If President Donald Trump thinks he can fire his way out of the FBI’s investigation into his campaign’s ties to Russia, he is sorely mistaken -- and attempting to do so makes him look weak and fearful, undermines the rule of law, and diminishes what little prospects there were for bipartisan legislation. Given Democrats’ frequent attacks on Trump and FBI Director James Comey, only Republicans have the credibility needed to contain the damage and save Trump from himself. Now they must show they have the backbone to do it.
A memo from the Justice Department laying out the rationale for Trump’s firing of Comey mostly criticized his handling of last year’s investigation into Hillary Clinton’s email arrangement. The memo is not the issue. The issue is why Trump now claims to find it persuasive, when it merely rehashes arguments that have been swirling for nearly a year -- and contradicts Trump’s effusive praise of Comey last fall, after he revealed that the Federal Bureau of Investigation was reviewing more Clinton-related emails. After the election, and in the months since his inauguration, Trump gave no indication that he would fire him.
So what changed?
Well, Comey recently confirmed that the FBI was probing whether Trump’s associates had colluded with Russia in trying to sway the election. Federal prosecutors have reportedly issued grand jury subpoenas in the case. Former Director of National Intelligence James Clapper testified that European spy agencies had shared information about suspicious interactions between Trump’s campaign and Russian agents. And so on.
If there are in fact innocent explanations for all of the above, Trump has never come close to offering one. He insists, alternately, that the episode is “ a total hoax,” “ a total scam” or “ FAKE NEWS.”
The problem is that this supposedly fake news keeps having very real consequences. It led to the resignation of Trump campaign manager Paul Manafort. It led to the ouster of National Security Adviser Michael Flynn. It led to Attorney General Jeff Sessions and Representative Devin Nunes both recusing themselves from investigations. It may have even been a factor in the firing of U.S. Attorney Preet Bharara.
When an elected executive fires the lead investigator in the middle of a probe into his or her activities, the implications cannot be ignored. That is especially true when the decision appears to have been reverse-engineered, as seems to be the case here, with the White House recently directing the Justice Department to produce a memo providing a rationale for the firing.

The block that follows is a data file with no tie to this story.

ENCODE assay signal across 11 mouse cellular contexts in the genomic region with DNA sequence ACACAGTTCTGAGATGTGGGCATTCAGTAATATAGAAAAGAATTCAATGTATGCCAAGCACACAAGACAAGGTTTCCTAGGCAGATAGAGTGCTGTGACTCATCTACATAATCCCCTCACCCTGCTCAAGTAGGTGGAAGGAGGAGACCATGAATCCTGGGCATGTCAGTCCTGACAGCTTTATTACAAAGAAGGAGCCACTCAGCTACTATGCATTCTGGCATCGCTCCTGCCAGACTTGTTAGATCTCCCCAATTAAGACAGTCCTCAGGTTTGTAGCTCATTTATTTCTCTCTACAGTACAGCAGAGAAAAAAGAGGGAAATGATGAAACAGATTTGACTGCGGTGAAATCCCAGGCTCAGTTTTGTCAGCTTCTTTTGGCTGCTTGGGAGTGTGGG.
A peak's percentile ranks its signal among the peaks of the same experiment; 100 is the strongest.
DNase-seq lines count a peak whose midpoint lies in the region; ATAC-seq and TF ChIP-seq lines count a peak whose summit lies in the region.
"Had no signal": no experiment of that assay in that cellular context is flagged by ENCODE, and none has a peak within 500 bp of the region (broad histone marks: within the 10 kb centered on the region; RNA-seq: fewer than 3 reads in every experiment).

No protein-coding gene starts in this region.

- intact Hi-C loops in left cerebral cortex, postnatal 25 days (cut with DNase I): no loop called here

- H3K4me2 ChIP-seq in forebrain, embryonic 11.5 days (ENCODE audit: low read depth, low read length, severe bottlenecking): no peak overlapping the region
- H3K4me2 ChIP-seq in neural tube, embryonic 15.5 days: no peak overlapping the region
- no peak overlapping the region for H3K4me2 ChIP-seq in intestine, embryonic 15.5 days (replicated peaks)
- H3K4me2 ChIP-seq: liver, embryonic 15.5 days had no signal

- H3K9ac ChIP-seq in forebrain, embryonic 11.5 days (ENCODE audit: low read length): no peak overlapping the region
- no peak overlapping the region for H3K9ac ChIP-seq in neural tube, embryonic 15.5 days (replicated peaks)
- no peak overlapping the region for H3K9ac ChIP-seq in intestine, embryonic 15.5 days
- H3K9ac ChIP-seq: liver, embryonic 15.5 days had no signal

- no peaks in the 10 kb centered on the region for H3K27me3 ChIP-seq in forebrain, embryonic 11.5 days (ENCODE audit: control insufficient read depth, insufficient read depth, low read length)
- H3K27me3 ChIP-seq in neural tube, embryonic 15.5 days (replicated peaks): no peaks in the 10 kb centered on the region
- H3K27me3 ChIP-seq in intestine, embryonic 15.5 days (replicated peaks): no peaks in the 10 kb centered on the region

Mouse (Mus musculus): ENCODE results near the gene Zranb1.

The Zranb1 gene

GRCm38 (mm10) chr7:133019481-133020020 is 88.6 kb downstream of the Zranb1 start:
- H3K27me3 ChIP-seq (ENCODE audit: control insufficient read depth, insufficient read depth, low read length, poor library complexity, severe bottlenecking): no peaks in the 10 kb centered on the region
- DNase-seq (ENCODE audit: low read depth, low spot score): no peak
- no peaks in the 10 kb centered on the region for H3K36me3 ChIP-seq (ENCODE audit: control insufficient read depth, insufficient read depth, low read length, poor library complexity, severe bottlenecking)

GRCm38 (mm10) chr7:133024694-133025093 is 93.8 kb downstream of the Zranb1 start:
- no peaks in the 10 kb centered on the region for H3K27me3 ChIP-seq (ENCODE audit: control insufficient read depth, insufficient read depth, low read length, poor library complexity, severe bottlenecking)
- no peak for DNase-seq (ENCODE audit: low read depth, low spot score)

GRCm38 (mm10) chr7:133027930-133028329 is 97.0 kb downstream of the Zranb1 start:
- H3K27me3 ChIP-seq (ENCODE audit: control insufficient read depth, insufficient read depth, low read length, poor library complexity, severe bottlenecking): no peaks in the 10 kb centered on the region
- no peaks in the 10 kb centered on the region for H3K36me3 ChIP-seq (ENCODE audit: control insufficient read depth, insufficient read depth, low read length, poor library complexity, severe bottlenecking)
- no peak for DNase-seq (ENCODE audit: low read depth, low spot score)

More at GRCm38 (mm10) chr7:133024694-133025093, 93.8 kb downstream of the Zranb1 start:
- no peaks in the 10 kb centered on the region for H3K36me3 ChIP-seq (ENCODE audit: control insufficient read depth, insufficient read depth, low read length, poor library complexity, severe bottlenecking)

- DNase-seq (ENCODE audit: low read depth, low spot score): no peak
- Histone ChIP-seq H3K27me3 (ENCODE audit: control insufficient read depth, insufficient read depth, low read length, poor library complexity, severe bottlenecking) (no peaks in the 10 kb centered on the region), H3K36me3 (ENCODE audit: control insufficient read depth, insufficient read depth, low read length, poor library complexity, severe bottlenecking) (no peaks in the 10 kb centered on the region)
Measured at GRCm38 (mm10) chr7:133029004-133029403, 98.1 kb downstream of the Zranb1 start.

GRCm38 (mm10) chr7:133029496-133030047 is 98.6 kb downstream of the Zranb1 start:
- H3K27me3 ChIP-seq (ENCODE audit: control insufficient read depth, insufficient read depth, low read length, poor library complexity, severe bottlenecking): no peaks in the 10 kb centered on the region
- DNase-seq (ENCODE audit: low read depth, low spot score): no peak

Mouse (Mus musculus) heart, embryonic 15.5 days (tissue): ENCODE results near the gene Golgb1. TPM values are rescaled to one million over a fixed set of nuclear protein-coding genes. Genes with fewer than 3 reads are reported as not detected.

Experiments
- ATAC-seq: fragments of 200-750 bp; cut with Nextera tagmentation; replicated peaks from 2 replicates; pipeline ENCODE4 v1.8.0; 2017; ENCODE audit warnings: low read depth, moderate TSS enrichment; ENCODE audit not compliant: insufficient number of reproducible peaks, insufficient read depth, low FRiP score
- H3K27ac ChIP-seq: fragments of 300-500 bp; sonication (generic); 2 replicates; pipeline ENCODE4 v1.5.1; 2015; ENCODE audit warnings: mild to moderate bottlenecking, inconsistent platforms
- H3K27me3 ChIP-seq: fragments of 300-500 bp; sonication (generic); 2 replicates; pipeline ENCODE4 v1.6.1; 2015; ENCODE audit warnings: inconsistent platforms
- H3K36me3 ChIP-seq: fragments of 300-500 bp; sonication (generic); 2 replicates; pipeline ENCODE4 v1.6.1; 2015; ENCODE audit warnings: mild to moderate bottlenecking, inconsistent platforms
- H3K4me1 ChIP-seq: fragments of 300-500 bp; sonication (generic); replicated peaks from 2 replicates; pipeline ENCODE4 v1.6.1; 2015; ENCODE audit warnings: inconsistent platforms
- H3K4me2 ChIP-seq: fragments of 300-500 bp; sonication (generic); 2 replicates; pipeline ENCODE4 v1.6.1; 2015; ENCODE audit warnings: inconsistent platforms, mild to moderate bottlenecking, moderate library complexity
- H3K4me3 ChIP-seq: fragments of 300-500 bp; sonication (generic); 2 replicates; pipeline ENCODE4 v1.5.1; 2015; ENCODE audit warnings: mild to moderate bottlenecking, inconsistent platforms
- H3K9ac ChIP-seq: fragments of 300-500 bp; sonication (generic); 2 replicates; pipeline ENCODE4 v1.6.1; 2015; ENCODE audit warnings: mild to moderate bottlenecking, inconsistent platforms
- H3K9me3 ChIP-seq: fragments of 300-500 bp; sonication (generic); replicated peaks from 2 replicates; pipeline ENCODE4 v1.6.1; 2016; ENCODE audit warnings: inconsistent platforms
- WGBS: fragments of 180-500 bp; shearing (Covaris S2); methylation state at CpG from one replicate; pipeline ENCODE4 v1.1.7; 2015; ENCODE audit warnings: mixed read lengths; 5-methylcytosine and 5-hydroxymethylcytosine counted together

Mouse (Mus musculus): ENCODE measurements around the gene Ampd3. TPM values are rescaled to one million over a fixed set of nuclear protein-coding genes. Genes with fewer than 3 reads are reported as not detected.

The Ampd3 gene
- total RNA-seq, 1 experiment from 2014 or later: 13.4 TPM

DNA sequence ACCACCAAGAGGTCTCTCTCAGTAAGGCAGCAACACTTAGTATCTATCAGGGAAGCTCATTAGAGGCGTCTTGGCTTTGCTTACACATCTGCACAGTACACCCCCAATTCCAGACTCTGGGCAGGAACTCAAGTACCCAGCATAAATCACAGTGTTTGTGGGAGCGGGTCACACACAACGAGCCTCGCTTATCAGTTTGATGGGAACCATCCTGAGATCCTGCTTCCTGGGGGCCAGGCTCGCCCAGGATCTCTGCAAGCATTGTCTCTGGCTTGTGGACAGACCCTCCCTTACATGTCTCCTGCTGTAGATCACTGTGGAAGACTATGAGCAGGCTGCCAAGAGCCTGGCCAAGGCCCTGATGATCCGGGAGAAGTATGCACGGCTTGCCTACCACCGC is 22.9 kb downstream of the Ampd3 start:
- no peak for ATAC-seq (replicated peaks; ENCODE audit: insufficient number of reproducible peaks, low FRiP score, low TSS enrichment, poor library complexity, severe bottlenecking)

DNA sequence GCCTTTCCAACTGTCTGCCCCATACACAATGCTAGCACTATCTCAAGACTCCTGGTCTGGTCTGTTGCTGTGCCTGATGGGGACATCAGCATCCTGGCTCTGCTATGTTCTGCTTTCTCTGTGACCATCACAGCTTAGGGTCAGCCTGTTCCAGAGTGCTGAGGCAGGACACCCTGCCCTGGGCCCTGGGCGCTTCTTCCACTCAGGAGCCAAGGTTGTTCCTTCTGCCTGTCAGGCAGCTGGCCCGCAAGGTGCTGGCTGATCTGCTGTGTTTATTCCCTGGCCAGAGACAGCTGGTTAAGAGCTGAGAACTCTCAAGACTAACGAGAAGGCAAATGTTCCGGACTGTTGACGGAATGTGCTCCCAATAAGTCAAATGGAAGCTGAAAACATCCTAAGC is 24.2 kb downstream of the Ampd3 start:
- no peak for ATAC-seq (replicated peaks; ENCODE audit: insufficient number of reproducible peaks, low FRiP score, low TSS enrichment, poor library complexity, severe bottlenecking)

To dump Comey for his handling of the Russia probe -- which Trump mentioned dismissively in his letter announcing the firing -- would be a grave obstruction of justice. In any event, it is likely to obstruct whatever is left of Trump’s legislative agenda. Comprehensive tax reform just got an awful lot harder, as did nearly every other challenge facing the nation, both foreign and domestic: infrastructure, health care, immigration, trade and others.
Trump either has no advisers around him with the perspective and wisdom to talk him out of such an ill-fated and grossly incompetent decision -- or was unwilling to listen to them. It’s hard to say which scenario is more troubling.
Comey was among the few senior members of the national-security apparatus with the independence and wherewithal to ensure the Russia investigation remained on track. Now he’s been fired, and Trump’s surrogates are insisting that there’s nothing more to say on the matter. It’s “time to move on,” said his spokeswoman.
Actually, it’s time for Congress to get serious about performing its constitutional duties. It has two immediate responsibilities here. First, the Senate must insist that Trump replace Comey with an independent and experienced new director, one who will commit to completing any investigations into the president now underway. No cranks, cronies or close relatives. Encouragingly, several Republican senators, including Richard Burr of North Carolina and Bob Corker of Tennessee, have indicated that they understand this.
They should also consider -- as part of their constitutional role of providing advice and consent -- sending Trump a short list of highly qualified and independent law enforcement leaders, and informing Trump that any nominee not from the list will be judged with utmost skepticism.
Next, Congress must appoint an independent commission to investigate Russia’s interference with the election and any role Trump or his associates played in it. Americans shouldn’t be left to wonder. Such a panel, modeled on the Sept. 11 Commission, should be empowered to access classified information, hold open hearings and air its findings publicly. With the FBI potentially coming under the control of a White House ally, this will only become more urgent.
Firing Comey without recognizing the obvious conflict-of-interest inherent in the decision reflects Trump’s modus operandi: refusing to release his tax returns, refusing to sufficiently distance himself from his business interests, refusing to rein in family members who are profiting from the Trump name and connections. When elected officials refuse to be bound by the ethical practices and norms that we have come to expect of them, it’s up to the public -- and their representatives -- to hold them accountable. This is only the beginning.
Michael R. Bloomberg, the former mayor of New York City, is the founder and majority owner of Bloomberg LP, the parent company of Bloomberg News. He is the UN secretary-general’s special envoy for cities and climate change.
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